Untitled (Screaming Indian)

Fritz Scholder, Luiseño / American, 1937 - 2005
Luiseño (Luiseno)
California culture



Screenprint on wove paper

Edition 52/100

Overall: 33 3/4 × 22 3/16 in. (85.8 × 56.4 cm)

Hood Museum of Art, Dartmouth: Gift of Varujan Boghosian



Place Made: Sacramento, United States, North America


20th century

Object Name


Research Area

Native American


Native American: California Culture

Not on view


Signed, in graphite, lower right: Scholder; numbered, in graphite, lower left: 52 100 [pellet between]


For the first half of his artistic career, Fritz Scholder vowed never to paint Native American figures because he believed this subject had become a romanticized cliché. He broke this vow in the late 1960s, determined to create a true representation of Native American by a Native artist. Scholder pushed past comfortable stereotypes, venturing into unchartered visual territory. In Untitled (Screaming Indian), the figure’s tightly squinted eyes and gaping mouth communicate a powerful cry. With no visible body, the suspended head could allude to greater themes of displacement and cultural loss. Instead of presenting the noble savage stereotype that was commonly embraced in popular culture, Scholder depicts a man who is emotive and fragmented. As Indian protests and demands for political action persist, Scholder continued to reframe our perspective on Native Americans who demand equality.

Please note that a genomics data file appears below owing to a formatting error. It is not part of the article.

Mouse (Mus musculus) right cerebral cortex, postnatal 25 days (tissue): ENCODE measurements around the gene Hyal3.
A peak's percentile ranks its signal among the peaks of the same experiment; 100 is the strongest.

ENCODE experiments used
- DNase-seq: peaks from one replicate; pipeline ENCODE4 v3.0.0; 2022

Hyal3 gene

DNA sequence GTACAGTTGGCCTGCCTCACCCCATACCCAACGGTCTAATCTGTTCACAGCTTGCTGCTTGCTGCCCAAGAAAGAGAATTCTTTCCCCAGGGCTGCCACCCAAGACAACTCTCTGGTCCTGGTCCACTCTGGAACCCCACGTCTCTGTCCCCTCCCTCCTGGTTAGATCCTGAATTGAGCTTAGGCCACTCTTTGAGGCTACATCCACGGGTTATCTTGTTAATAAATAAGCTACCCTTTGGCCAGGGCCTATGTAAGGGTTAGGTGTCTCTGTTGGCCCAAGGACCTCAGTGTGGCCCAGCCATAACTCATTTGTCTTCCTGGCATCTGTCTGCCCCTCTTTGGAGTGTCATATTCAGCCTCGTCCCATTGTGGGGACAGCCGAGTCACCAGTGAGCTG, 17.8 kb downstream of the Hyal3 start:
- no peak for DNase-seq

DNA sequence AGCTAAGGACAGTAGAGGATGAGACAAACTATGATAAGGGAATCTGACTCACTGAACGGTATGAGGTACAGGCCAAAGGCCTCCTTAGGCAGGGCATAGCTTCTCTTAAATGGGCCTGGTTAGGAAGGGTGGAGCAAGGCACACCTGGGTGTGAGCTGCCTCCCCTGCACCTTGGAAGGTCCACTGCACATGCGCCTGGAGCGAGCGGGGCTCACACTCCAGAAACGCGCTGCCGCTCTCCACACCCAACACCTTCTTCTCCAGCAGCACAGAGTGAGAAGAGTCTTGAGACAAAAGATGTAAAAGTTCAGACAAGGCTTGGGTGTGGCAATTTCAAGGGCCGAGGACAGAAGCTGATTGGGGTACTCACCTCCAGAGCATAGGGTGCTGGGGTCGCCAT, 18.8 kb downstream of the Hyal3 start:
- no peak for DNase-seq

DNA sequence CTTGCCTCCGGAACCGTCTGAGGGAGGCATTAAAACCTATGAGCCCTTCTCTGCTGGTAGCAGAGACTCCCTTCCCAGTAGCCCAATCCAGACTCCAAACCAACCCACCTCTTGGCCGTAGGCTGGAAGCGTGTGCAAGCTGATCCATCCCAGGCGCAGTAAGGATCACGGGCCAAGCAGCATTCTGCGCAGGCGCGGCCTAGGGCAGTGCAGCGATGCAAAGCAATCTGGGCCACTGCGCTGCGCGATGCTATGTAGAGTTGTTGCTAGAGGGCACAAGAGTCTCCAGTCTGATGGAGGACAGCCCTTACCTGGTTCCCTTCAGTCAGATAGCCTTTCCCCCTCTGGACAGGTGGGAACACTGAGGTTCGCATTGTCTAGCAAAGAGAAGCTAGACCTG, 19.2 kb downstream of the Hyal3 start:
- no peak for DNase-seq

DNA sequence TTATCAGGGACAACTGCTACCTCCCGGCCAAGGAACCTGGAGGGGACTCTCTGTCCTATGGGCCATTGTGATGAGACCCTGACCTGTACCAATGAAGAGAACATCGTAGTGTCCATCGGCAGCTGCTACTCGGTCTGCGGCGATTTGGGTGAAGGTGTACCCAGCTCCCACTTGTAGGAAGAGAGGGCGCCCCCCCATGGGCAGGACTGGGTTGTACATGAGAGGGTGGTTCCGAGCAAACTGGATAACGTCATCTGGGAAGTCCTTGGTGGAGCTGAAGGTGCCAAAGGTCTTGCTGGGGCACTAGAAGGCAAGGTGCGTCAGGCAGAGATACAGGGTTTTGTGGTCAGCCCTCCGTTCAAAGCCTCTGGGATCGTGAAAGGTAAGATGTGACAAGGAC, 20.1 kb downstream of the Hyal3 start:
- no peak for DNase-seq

Reprinted below is an excerpt from an op ed in The Dartmouth from March 1979. In this piece, minority student groups defend their demonstration expressing dissatisfaction with the College’s treatment of minority students. How does this textual call for equality and a broadening of perspectives differ from Scholder’s painting?

From the 2020 exhibition A Space for Dialogue 99, When Art Intersects History, curated by Allison Carrey '20, Class of 1954 Intern

Course History

WRIT 5, Expository Writing, William Craig, Winter 2014

Exhibition History

A Space for Dialogue 99, When Art Intersects History, Alison Carey, Class of 2020, Class of 1954 Intern, Alvin P. Gutman Gallery, Hood Museum of Art, Dartmouth College, Hanover, New Hampshire, March 7-April 26, 2020. l

Native American Art at Dartmouth: Highlights from the Hood Museum of Art, Hood Museum of Art, Dartmouth College, Hanover, New Hampshire, October 8, 2011-March 12, 2012.

Publication History

Allison Carey, A Space for Dialogue 99, When Art Intersects History, Hanover, New Hampshire: Hood Museum of Art, Dartmouth College, 2020.


The artist; Varujan Boghosian, Hanover, New Hampshire; given to present collection, 1993.

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